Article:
Cats, fortunately, have a much higher metabolism than humans which continues to work even as they gracefully lounge around the house. This doesn’t take away from the fact that cats still need regular exercise to keep them healthy and fight obesity.
Unlike other common pets such as dogs, most cats can’t be harnessed to a leash and taken on lovely walks around the local park. (Larger breeds that are mixed with more wild cats such as Savannah Cats or Ashera can be leash trained if put through extensive training that starts right after infancy) It may take some forethought, but there are many different ways you can assist your cat in maintaining a healthy, active life. Playing is a great form of exercise, and it’s fun for all involved. Let’s be real for a moment: we all love the cute cat videos of them chasing lasers.
Activity is good for every living creature. It not only promotes a healthy body weight and combats the health issues associated with obesity, but it helps activate and sharpen the mind and build muscle strength. Not to mention it’s fun for both you and your pets and encourages a stronger bond and more trust. A great perk is that you don’t even have to spend money if you don’t want to when you play, and it also takes minimal effort.
Many factors go into what type of exercise is the best for your pet. Weight, interests, age, attitude, and temperament, as well as the environment of your home all, determine what activities you can do. Cat posts and tiered cat play areas are a great addition to any home. They take up relatively little space, and your cat can scratch, claw, jump and climb to their heart’s content all over it. If you’re a DIY kind of person, you can even build a cat jungle gym with all sorts of levels, ropes, hiding spaces, feathers and jingly bits that will accomplish hours of entertainment and exercise for your cat even if you’re away from home. If your cat isn’t much of a self-starter or is reluctant to be active, you’ll have to be more involved in the process.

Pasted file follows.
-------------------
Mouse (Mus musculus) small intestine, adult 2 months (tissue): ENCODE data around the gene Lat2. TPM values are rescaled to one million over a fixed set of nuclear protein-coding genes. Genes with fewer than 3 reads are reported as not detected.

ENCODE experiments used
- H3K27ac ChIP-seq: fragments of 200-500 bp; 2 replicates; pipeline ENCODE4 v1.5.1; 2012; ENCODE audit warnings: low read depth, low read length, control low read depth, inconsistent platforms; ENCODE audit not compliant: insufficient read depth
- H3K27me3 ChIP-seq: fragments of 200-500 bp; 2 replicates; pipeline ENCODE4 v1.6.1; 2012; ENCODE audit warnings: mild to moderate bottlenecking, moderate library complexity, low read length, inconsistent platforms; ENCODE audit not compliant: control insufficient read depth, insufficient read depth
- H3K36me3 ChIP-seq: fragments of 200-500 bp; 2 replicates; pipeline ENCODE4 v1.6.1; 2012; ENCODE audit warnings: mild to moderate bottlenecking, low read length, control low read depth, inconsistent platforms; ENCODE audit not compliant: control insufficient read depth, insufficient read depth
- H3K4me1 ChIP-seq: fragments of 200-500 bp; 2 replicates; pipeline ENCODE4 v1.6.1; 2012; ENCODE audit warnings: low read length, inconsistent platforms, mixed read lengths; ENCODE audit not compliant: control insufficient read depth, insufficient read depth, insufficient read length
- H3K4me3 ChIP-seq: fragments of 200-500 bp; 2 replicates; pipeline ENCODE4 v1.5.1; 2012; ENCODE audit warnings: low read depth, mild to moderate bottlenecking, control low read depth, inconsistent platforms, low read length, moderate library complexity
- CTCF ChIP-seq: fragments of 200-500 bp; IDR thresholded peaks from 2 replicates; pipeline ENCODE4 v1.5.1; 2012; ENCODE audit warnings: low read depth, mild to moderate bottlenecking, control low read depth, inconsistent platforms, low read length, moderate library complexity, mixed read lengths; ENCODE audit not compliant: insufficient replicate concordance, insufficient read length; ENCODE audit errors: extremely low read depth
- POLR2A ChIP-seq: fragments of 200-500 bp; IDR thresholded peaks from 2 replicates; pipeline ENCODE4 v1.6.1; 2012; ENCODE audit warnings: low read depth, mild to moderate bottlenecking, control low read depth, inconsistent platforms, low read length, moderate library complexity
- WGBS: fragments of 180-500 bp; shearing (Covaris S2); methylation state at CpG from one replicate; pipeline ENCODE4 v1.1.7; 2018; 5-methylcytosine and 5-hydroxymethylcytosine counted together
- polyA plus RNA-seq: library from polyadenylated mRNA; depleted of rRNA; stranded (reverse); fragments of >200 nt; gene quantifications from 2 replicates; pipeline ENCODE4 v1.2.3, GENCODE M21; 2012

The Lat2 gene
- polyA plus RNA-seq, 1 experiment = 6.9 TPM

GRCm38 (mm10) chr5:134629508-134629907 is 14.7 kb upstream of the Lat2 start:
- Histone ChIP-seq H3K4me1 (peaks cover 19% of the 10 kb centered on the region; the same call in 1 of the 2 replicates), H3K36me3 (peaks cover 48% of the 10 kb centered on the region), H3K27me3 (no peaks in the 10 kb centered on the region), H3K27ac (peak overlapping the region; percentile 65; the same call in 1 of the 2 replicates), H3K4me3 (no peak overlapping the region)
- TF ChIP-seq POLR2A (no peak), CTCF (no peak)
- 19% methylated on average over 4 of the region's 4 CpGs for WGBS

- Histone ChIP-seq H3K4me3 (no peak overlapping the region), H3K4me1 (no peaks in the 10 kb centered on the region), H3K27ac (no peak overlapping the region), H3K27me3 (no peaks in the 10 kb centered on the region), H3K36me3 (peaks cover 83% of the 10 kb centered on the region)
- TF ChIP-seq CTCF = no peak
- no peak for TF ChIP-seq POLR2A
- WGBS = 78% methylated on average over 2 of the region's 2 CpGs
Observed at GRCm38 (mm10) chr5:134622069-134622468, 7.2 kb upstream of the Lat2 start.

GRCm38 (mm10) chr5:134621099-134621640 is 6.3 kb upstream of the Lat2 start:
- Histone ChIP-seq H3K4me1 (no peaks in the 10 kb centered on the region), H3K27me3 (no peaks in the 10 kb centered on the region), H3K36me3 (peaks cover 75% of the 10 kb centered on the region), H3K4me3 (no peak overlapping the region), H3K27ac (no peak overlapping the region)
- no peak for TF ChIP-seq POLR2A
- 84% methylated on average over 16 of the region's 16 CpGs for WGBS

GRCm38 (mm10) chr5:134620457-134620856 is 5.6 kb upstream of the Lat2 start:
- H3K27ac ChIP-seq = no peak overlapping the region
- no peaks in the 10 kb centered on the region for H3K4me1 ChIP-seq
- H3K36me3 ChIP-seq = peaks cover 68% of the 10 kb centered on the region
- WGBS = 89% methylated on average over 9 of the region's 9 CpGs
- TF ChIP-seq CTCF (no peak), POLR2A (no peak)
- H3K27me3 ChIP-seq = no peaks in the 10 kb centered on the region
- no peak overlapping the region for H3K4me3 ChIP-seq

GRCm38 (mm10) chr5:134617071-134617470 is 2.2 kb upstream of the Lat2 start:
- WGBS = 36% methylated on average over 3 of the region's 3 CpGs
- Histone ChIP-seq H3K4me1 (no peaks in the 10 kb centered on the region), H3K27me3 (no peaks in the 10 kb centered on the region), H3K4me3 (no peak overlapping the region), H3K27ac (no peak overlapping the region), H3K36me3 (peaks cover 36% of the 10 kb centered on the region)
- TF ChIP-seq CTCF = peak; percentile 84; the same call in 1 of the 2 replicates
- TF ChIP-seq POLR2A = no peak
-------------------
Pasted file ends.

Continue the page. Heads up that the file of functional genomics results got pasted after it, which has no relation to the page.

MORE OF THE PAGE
They will be better about initiating or engaging you to play or will amuse themselves with the nearest box or object. The younger the cat, the more likely they are to be amused easily and once started on a game, will continue to play long after you stop. Older cats, especially ones that are overweight or have lazier tendencies are a bit trickier to engage in any activity. Their endurance is lower than their younger counterparts, and they usually don’t have an interest in prolonged activities or playtime. A bunch of short, playful bursts of activity is better for this type of cat, and they will get the same benefit as a younger cat with younger games. Generally, if your cat spends at least 10 to 15 minutes a day engaged in some form of activity, then they are getting sufficient exercise. If they play longer, then great! It can only benefit them in the long run.
Any activity that can stimulate a cat’s natural instincts is usually the easiest and safest bet. Especially the hunting instincts. Battery powered mice, feathers on strings, anything to simulate mock movements of common cat prey. And if we can be stereotypical for a minute: what kitten doesn’t love a ball or string of yarn? A piece of thick ribbon or shoelace can be wiggled across the floor or beneath objects just out of reach to really get their energy up. Lasers are a fun and inexpensive way to get them to give chase without the potential health hazards of strings or feathers. (if swallowed either could cause severe medical conditions) Lasers simulate the movements and look of small bugs. In the absence of a laser, a small flashlight will do the trick. Be sure to avoid flashing the light or laser into their eyes.
Thankfully cats can make almost anything fun. Crumpled paper is perfect for batting around, and empty boxes and bags are for exploring and crawling around. Anything from scratch posts to stuffed mice can amuse your cat while keeping them healthy! Which is what any loving pet owner would want for their pet. Give us a call 770-695-3096 Extension 0, and tell us how you exercise and play with your kitties.
Did you know at 2 Paws Up Inc we can provide cat sitting? 2 Paws Up Inc covers areas in Gwinnett County such as Snellville, Lilburn, Grayson, Loganville, and parts of Lawrenceville, Tucker, and Stone Mountain.